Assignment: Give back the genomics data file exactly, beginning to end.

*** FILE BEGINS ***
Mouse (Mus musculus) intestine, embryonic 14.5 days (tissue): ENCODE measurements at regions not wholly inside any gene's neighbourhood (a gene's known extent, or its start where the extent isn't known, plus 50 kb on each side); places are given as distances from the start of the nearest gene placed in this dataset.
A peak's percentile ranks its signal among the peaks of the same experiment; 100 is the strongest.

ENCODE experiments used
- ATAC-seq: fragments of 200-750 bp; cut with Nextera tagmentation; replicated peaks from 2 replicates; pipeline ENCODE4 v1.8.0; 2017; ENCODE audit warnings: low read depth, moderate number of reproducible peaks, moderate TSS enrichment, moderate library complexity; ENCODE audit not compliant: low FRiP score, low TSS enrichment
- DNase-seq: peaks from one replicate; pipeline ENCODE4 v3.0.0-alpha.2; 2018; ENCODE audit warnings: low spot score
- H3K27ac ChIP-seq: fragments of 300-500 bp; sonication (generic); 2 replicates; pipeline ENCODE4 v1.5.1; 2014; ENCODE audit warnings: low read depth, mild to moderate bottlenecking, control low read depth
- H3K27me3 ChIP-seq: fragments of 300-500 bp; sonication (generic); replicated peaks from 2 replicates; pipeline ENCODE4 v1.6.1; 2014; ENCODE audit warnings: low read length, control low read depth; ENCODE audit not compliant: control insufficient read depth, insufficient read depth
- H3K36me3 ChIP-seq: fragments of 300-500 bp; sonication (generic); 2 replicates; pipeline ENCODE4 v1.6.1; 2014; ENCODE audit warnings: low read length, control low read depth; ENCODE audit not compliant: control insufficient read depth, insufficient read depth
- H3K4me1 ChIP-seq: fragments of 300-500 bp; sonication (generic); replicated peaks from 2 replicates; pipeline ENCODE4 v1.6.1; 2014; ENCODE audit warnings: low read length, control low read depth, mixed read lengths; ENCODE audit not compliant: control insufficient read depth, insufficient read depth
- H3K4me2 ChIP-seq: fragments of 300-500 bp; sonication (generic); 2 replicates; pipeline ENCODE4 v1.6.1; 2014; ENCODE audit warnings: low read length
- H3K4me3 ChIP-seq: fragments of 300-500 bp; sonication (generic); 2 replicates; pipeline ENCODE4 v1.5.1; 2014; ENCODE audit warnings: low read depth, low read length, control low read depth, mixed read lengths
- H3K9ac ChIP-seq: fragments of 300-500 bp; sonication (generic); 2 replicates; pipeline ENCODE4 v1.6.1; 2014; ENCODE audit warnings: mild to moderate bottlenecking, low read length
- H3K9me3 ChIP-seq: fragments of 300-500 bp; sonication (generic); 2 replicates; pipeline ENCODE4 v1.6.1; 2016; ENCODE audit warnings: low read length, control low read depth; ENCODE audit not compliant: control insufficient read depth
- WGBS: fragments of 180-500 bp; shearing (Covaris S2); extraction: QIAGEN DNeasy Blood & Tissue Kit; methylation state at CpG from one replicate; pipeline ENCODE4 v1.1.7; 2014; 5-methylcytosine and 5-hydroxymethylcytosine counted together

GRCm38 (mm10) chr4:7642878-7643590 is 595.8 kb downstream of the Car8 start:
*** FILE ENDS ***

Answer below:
Mouse (Mus musculus) intestine, embryonic 14.5 days (tissue): ENCODE measurements at regions not wholly inside any gene's neighbourhood (a gene's known extent, or its start where the extent isn't known, plus 50 kb on each side); places are given as distances from the start of the nearest gene placed in this dataset.
A peak's percentile ranks its signal among the peaks of the same experiment; 100 is the strongest.

ENCODE experiments used
- ATAC-seq: fragments of 200-750 bp; cut with Nextera tagmentation; replicated peaks from 2 replicates; pipeline ENCODE4 v1.8.0; 2017; ENCODE audit warnings: low read depth, moderate number of reproducible peaks, moderate TSS enrichment, moderate library complexity; ENCODE audit not compliant: low FRiP score, low TSS enrichment
- DNase-seq: peaks from one replicate; pipeline ENCODE4 v3.0.0-alpha.2; 2018; ENCODE audit warnings: low spot score
- H3K27ac ChIP-seq: fragments of 300-500 bp; sonication (generic); 2 replicates; pipeline ENCODE4 v1.5.1; 2014; ENCODE audit warnings: low read depth, mild to moderate bottlenecking, control low read depth
- H3K27me3 ChIP-seq: fragments of 300-500 bp; sonication (generic); replicated peaks from 2 replicates; pipeline ENCODE4 v1.6.1; 2014; ENCODE audit warnings: low read length, control low read depth; ENCODE audit not compliant: control insufficient read depth, insufficient read depth
- H3K36me3 ChIP-seq: fragments of 300-500 bp; sonication (generic); 2 replicates; pipeline ENCODE4 v1.6.1; 2014; ENCODE audit warnings: low read length, control low read depth; ENCODE audit not compliant: control insufficient read depth, insufficient read depth
- H3K4me1 ChIP-seq: fragments of 300-500 bp; sonication (generic); replicated peaks from 2 replicates; pipeline ENCODE4 v1.6.1; 2014; ENCODE audit warnings: low read length, control low read depth, mixed read lengths; ENCODE audit not compliant: control insufficient read depth, insufficient read depth
- H3K4me2 ChIP-seq: fragments of 300-500 bp; sonication (generic); 2 replicates; pipeline ENCODE4 v1.6.1; 2014; ENCODE audit warnings: low read length
- H3K4me3 ChIP-seq: fragments of 300-500 bp; sonication (generic); 2 replicates; pipeline ENCODE4 v1.5.1; 2014; ENCODE audit warnings: low read depth, low read length, control low read depth, mixed read lengths
- H3K9ac ChIP-seq: fragments of 300-500 bp; sonication (generic); 2 replicates; pipeline ENCODE4 v1.6.1; 2014; ENCODE audit warnings: mild to moderate bottlenecking, low read length
- H3K9me3 ChIP-seq: fragments of 300-500 bp; sonication (generic); 2 replicates; pipeline ENCODE4 v1.6.1; 2016; ENCODE audit warnings: low read length, control low read depth; ENCODE audit not compliant: control insufficient read depth
- WGBS: fragments of 180-500 bp; shearing (Covaris S2); extraction: QIAGEN DNeasy Blood & Tissue Kit; methylation state at CpG from one replicate; pipeline ENCODE4 v1.1.7; 2014; 5-methylcytosine and 5-hydroxymethylcytosine counted together

GRCm38 (mm10) chr4:7642878-7643590 is 595.8 kb downstream of the Car8 start: